Germany maps out its legalization plan

Published on October 28, 2022 by David Wylie

Cannabis plant with German flag in the background Photo: Adobe Stock/the oz.

Germany is set to become the world’s fourth country to legalize recreational cannabis.

While medical cannabis has been legal in Germany since 2017, the country’s coalition government announced after the 2021 federal election they agreed to legalize it for recreational use.

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This week, the European country set out its plans—however, there is no timeline set to implement them.

As the largest economy in the European Union, the move may put pressure on other European countries to follow suit.

It could also be a boon for Canadian companies operating overseas, including Tilray, which has an international headquarters in Germany and has been a medical cannabis pioneer on the continent. Aurora also has operations headquartered in Germany.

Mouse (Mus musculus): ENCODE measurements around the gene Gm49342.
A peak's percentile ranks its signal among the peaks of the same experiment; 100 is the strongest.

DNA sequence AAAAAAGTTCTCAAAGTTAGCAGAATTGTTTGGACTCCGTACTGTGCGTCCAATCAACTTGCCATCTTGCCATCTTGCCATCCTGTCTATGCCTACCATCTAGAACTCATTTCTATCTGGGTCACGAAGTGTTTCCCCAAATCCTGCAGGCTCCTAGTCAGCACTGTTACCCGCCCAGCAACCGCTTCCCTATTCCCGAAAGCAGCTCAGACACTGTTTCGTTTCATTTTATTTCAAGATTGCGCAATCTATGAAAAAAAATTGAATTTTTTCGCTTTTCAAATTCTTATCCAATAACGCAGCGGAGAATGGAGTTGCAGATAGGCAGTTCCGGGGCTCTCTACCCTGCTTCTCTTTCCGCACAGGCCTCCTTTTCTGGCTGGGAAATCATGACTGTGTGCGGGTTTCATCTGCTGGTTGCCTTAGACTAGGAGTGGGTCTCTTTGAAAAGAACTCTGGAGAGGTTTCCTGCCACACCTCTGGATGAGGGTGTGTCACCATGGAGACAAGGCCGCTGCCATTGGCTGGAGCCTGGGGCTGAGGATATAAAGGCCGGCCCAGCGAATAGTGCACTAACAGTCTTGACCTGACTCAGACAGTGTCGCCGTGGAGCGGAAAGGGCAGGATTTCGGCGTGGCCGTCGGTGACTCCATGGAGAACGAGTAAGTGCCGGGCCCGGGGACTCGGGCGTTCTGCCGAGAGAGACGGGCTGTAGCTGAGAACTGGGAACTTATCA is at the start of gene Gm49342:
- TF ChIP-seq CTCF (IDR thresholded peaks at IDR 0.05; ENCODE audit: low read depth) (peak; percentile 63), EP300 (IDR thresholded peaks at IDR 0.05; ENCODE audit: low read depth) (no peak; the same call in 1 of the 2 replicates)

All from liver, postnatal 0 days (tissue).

‘Most liberal cannabis legalization project’ in Europe

On Wednesday, Health Minister Karl Lauterbach presented a detailed paper on the legislation. Lauterbach said the move would make Germany Europe’s “most liberal cannabis legalization project,” but also its “most tightly regulated market.”

“Cannabis legalization is necessary if we are to end our unsuccessful fight against drug-related crime. The law will also reduce consumption, particularly among young people. The goal is better health and less consumption,” Lauterbach said this week on Twitter.

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The government’s plan would allow adults to have up to 20 or 30 grams.

Lauterbach’s paper says homegrown would be allowed to a limited extent, criminal proceedings and ongoing investigations would be cancelled, the government would introduce a tax as well as cannabis-related education programs.

Under the legalization plan, cannabis (and THC) will no longer be classified as narcotics.

Uruguay was the first country in the world to allow recreational use, followed by Canada and Thailand.